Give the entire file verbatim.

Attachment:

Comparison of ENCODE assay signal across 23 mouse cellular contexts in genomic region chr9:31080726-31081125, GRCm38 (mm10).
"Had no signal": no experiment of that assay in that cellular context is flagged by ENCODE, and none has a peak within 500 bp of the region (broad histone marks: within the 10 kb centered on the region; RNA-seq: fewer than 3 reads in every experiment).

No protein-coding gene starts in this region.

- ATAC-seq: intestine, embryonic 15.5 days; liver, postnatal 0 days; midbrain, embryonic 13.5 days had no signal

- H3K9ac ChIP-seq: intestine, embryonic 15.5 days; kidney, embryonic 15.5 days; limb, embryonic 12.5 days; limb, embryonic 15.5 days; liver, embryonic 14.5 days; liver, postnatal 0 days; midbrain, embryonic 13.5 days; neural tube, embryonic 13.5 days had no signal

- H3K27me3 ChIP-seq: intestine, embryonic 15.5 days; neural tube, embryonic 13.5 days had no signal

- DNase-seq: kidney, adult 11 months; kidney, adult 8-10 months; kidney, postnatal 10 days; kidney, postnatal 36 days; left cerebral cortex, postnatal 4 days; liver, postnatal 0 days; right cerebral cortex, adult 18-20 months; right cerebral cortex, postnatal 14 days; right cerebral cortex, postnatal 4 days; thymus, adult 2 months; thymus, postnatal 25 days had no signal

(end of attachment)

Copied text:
Comparison of ENCODE assay signal across 23 mouse cellular contexts in genomic region chr9:31080726-31081125, GRCm38 (mm10).
"Had no signal": no experiment of that assay in that cellular context is flagged by ENCODE, and none has a peak within 500 bp of the region (broad histone marks: within the 10 kb centered on the region; RNA-seq: fewer than 3 reads in every experiment).

No protein-coding gene starts in this region.

- ATAC-seq: intestine, embryonic 15.5 days; liver, postnatal 0 days; midbrain, embryonic 13.5 days had no signal

- H3K9ac ChIP-seq: intestine, embryonic 15.5 days; kidney, embryonic 15.5 days; limb, embryonic 12.5 days; limb, embryonic 15.5 days; liver, embryonic 14.5 days; liver, postnatal 0 days; midbrain, embryonic 13.5 days; neural tube, embryonic 13.5 days had no signal

- H3K27me3 ChIP-seq: intestine, embryonic 15.5 days; neural tube, embryonic 13.5 days had no signal

- DNase-seq: kidney, adult 11 months; kidney, adult 8-10 months; kidney, postnatal 10 days; kidney, postnatal 36 days; left cerebral cortex, postnatal 4 days; liver, postnatal 0 days; right cerebral cortex, adult 18-20 months; right cerebral cortex, postnatal 14 days; right cerebral cortex, postnatal 4 days; thymus, adult 2 months; thymus, postnatal 25 days had no signal